This cheesecake was in no way planned, and somehow turned out perfectly! I wasn’t even planning on cheesecake at all until I ended up with three packages of cream cheese that I picked up on super sale at our local supermarket. The idea for rhubard curd on top came from the bag of frozen rhubarb that’s been in my freezer for way too long. And the hazelnut crust? A gigantic bag of raw hazelnuts that I bought last week to make hazelnut cookies. But guess what? Nutty hazelnut crust is the perfect balance for sweet, custardy cheesecake filling, which goes perfectly with tart rhubarb curd. Guess what else? Eating a handful of toasted hazelnuts followed immediately by a spoonful of still-slightly-warm rhubard curd is a really good idea.
A while back I had a serious craving for lemon bars. It came completely out of left field. Jérôme makes an amazing lemon tart, and that has satisfied our lemony needs for the last few years. But I wanted a bar. Something that reminded me of my childhood but that was different and better at the same time. I had a lime and a few lemons, and knew that I wanted some coconut thrown in as well. This recipe from Bon Appétit was exactly what my taste buds were yearning for, and it turned out to be one of my most favorite desserts ever. Continue reading
This, like the nutmeg and pepper popovers that I wrote about recently, was the star side dish of our New Year’s Eve menu. I know I’m a little late in writing about it, but culinary school pretty much put most of my blog posts on hold! I had fried risotto for the first time about a year ago at one of my all-time favorite restaurants in Normandy, Les Canisses. It’s kind of genius, actually. Take any ordinary risotto, flavored or classic, spread it into a pan or baking dish, let it cool and harden slightly, then cut it into slices that you can fry up in olive oil in a pan, or even in a deep fryer. The result is a perfectly creamy inside, and a lovely, crispy, outside. I love the texture of fried or overcooked rice, and I think one of my next projects will be to look into making breading for fish filets using rice! Continue reading
Bruschetta is my go-to party dish whenever I have guests in the summer. I usually tend to do three versions for a little variety: a classic tomato, roasted yellow bell pepper and crème de parmesan. It’s always a hit, and seems like more work than it actually is. Even when doing three different kinds, it comes together easily and effortlessly. Once the guests arrive, all I have to do is heat up my bread rounds and spoon on my different sauces.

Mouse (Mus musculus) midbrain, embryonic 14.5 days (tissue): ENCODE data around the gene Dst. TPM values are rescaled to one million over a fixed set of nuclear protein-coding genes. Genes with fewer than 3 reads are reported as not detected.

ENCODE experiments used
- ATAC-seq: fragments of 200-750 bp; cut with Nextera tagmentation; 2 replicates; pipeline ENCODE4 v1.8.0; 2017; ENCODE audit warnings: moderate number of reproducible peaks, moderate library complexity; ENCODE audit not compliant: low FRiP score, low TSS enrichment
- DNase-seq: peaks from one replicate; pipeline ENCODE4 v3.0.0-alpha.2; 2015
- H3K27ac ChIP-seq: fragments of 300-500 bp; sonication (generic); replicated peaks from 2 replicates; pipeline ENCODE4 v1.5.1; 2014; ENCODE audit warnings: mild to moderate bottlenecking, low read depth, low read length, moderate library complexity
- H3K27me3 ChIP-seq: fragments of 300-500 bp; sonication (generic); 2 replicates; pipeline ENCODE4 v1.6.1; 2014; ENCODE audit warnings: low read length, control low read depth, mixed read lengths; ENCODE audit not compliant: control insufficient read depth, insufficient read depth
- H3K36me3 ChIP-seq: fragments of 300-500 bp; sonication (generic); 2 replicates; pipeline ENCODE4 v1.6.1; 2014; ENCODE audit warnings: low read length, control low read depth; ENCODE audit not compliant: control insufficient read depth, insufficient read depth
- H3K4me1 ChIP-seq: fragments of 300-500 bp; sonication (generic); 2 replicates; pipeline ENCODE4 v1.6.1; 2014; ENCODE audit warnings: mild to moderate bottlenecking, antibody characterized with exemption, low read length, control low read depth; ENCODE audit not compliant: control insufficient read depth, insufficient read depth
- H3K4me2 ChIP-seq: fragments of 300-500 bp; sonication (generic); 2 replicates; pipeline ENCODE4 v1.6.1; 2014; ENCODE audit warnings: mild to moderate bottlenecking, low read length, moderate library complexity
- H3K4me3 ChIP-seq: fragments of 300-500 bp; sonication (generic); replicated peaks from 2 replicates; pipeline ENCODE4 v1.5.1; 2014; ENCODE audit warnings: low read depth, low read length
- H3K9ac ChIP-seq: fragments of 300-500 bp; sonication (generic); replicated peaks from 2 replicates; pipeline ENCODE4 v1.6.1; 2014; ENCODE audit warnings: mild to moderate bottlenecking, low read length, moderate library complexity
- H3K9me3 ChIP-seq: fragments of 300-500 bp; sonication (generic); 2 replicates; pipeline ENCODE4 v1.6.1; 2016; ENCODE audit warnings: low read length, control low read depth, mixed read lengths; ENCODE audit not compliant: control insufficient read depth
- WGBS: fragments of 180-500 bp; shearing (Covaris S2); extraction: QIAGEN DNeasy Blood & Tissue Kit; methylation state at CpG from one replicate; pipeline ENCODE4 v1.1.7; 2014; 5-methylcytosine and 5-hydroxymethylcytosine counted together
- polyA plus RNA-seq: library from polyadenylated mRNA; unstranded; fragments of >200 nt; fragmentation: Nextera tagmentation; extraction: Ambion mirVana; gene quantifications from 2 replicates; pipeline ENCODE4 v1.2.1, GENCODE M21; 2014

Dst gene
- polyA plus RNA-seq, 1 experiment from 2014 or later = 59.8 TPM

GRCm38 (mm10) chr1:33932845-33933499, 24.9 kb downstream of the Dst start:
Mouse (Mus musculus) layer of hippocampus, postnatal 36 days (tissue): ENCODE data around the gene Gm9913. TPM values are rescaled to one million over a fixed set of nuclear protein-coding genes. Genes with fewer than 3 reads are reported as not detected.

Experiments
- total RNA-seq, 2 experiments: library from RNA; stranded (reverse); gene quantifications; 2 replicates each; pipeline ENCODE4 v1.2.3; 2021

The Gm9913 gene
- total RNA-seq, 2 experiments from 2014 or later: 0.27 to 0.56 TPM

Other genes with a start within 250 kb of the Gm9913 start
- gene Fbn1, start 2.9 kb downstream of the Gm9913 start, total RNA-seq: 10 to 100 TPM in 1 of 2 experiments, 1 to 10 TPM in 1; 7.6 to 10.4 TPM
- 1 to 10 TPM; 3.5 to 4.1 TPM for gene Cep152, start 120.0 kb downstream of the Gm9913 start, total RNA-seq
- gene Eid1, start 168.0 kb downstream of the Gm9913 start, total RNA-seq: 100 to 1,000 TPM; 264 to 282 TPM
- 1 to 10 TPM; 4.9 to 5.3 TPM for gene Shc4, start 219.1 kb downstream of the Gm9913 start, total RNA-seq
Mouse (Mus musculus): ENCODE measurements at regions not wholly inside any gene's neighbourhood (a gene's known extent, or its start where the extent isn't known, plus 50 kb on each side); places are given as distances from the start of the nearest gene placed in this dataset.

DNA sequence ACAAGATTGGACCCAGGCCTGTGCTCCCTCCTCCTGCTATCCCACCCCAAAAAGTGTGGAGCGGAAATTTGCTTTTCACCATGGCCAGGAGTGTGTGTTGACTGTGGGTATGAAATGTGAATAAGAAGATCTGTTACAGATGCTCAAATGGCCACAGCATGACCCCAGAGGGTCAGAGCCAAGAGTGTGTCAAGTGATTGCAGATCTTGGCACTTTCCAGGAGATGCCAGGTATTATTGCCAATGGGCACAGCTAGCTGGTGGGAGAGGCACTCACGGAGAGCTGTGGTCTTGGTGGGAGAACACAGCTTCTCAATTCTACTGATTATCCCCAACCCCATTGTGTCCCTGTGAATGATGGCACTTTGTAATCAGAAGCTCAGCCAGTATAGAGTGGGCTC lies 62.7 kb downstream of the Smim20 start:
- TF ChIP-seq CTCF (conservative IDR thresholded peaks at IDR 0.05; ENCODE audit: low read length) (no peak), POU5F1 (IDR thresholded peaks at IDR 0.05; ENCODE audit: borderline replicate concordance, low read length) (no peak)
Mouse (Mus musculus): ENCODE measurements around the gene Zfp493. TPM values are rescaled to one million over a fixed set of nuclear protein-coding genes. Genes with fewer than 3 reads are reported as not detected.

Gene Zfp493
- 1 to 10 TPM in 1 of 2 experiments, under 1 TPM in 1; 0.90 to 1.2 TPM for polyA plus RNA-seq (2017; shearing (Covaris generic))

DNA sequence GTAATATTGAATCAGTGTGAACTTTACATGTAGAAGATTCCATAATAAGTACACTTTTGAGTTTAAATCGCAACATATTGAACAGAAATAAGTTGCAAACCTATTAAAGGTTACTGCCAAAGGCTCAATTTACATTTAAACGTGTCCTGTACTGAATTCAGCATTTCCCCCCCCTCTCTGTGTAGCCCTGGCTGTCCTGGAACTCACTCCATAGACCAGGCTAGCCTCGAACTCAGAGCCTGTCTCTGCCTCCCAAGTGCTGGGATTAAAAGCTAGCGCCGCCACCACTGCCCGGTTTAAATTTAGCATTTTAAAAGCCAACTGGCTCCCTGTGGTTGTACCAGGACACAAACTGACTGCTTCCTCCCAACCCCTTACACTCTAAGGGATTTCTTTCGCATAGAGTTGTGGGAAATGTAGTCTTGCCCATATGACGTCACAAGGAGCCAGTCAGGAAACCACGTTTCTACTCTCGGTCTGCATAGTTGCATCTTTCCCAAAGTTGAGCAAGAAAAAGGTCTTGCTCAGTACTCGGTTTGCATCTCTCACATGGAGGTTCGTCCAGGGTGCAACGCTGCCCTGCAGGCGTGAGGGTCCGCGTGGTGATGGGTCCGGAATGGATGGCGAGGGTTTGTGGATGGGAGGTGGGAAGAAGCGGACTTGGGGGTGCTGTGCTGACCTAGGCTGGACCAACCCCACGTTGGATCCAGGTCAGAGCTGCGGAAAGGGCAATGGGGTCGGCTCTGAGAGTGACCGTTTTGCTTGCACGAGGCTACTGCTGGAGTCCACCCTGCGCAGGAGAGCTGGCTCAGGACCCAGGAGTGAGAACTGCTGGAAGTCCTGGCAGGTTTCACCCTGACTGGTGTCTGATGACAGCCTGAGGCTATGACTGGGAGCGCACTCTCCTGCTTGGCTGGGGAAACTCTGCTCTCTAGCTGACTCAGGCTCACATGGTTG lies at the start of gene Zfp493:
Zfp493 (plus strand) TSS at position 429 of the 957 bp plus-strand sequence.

The last time that I made bruschetta I ended up with some leftovers. While the sharp tomatoey goodness of my classic recipe is delicious enough to eat right out of the bowl with a spoon, I decided to see what it would be like if I added it to some pasta. I ate this particular dish luke-warm, but I have a feeling it would be even better as a cold vegetarian pasta salad. The capers and olives paired perfectly with the pasta with a little zest from the lemon juice. Some mild gruyère cheese topped it all off and helped the dish to find balance. Continue reading
These cookies are my childhood made better. A few months ago I wrote about the lemon-scented sugar cookies that I ate as a child and my quest to recreate them. I first tried these lemon, olive oil, thyme and black pepper sugar cookies knowing that they wouldn’t fulfill my nostalgic cravings but hoping that they would become the new lemon cookie in my life. They were excellent, but just not quite it. Then miraculously the cookies were swept out of my mind until a couple of weeks ago when I found this recipe and knew I had to have these cookies ASAP.
I despised green beans for a long time once I was an adult. I didn’t mind them as a child, contrary to canned peas. It was only once I got older that I realized that the problem wasn’t the peas then, nor the green beans now. It was the can. It’s a texture thing. I can’t do the mush. Once I realized that peas didn’t have to be mushy and olive colored but vibrant green and crisp, I loved them. Once I discovered that green beans could have the same, tasty fate, I stopped giving them the cold shoulder.
This recipe is quick, simple and virtually fat-free. I discovered it while on the Dukan diet, and it definitely livened up my week. If you’re looking for a traditional lemon curd recipe, you’re probably going to be disappointed. It isn’t low fat for nothing, and doesn’t taste quite as decadent as a true curd does. However, if you’re watching what you eat, or if you just want to be able to eat at least part of your dessert and feel guilt-free, this one’s for you. The texture is perfect, and using sweetener (and not much of it) instead of sugar really lets the citrus flavors shine.
Virtually fat-free lemon curd
1/2 C lemon juice
1/3 C lime juice
Zest of 3 limes
1/3-1/4 C sweetener, to taste
Begin my energetically whisking the eggs and sweetener in a medium-sized bowl until well incorporated and moussed. Next, simply heat your juices and zest in a small saucepan until it just begins to boil. Very slowly, you should pour the juices into your sugary eggs, whisking all the while. Whisk for a minute or two before adding your curd back to the pan and heating it slowly over low heat until it thickens enough to coat a spoon. That’s it, enjoy!